Friday, April 19 2013, 09:48 PM CDT
Tribes will speak on casino before city and county officials
By Jessica De Nova/KTVL.com
MEFORD, Ore.-Next week, the Coquille Tribe plans to present the City of Medford and Jackson County with its plan for a casino on South Pacific Highway.
The Coquille Tribe said it hopes to show it'll be beneficial, for everyone. "Come down and explain the situation. Explain what we're doing and talk about, you know, the benefits of this project not only to the tribe, but to the city and how this is a real win for everyone," said Ray Doering with the Coquille Tribe.
The Cow Creek Umpqua Tribe said it'll be there too, because the business will not only compete against its Seven Feathers Casino Resort in Canyonville, but is breaking rules, already in place. "In fact, the Cow Creeks do have an interest in this because of the Seven Feathers Casino and Resort up in Canyonville that the impacts aren't just on us and that there's a system in place that works already and it shouldn't be assumed that what is being proposed here is part of the norm," said Cow Creek Umpqua Tribe General Counsel, Wayne Shammel.
Though the Coquille Tribe said the 600 gaming-machine casino will benefit everyone, the Cow Creek Umpqua Tribe said an ECONorthwest study showed otherwise.
The report said the casino will hurt teacher wages, which partially rely on lottery revenue from Medford. "25 million goes to the state, out of that, 60 percent of all the lottery revenues go to the teachers' fund [...] so out of the 60 percent that the teachers would normally be looking to to get, they'd be looking at four, five million dollar a year cut from this casino happening," said Shammel.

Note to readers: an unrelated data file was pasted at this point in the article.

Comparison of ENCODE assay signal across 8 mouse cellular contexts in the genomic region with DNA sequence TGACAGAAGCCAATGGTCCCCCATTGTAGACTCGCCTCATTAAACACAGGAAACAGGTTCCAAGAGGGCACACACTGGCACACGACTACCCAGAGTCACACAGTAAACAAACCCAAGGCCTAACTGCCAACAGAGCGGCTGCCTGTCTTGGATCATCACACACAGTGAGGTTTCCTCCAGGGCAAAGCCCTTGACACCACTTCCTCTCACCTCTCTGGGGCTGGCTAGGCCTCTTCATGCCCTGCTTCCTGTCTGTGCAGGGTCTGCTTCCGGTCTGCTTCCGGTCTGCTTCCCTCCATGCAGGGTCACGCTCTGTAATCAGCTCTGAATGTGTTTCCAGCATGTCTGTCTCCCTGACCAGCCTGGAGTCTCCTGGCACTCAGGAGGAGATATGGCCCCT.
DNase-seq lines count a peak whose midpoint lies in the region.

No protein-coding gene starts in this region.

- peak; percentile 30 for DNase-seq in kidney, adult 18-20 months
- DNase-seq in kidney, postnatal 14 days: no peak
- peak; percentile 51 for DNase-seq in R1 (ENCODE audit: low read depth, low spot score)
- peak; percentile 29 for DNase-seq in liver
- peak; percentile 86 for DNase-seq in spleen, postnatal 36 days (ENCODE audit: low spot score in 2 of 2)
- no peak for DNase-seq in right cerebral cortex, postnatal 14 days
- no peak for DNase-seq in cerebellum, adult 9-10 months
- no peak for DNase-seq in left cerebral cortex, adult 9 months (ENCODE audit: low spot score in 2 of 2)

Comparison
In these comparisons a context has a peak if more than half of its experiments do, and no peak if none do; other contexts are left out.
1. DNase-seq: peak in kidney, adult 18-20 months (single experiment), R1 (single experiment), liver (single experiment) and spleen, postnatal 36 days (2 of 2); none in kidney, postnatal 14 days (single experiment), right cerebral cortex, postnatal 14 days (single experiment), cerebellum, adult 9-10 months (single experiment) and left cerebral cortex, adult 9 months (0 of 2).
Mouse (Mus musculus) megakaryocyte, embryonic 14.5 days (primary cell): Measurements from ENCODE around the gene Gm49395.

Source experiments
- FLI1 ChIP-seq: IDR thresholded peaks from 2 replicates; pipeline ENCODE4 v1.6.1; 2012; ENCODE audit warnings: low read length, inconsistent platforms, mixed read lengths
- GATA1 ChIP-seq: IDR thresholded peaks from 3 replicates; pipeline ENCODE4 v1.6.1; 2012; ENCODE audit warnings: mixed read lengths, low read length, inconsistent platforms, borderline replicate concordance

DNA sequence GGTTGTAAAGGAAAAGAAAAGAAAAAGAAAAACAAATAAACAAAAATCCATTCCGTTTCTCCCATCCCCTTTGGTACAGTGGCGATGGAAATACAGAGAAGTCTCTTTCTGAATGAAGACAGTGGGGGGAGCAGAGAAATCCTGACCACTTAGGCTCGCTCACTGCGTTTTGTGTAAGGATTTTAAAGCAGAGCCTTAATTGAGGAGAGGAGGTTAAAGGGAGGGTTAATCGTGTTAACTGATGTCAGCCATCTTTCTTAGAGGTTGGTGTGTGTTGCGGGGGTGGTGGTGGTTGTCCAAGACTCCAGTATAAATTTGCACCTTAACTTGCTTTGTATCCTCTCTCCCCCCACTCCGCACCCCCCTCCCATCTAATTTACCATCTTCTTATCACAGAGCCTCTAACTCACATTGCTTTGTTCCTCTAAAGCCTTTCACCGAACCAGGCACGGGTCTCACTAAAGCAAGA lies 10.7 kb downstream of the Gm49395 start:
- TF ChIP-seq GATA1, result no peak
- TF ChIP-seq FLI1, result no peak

Surveys by the Coquille Tribe told another story. "Actual people who actually live in Jackson County have told us that sure, they'll try our new place, but they're not gonna give up their loyalty to the lottery outlets there," said Doering.
Ray Doering said the new casino's modest, electronic bingo games may take some of the Seven Feathers Casino and Resort clients, but it cannot compete with the Resort. "Which makes them Las Vegas-style gaming and there's table games and there's Class Three slot machines and the whole hotels and spending on the facility," said Doering.
Wayne Shammel said today's technology makes electronic games feel real. "Through the magic of computers it can be displayed on the screen as a real game, like a regular line machine slot game in whatever flavor you like it," said Shammel.
Doering said in the end, the federal government will make the final decision, but local government can give it some input. "City and County officials have been asked by the federal government to comment on what the impact of this would be in their communities or if they have any concern," said Doering.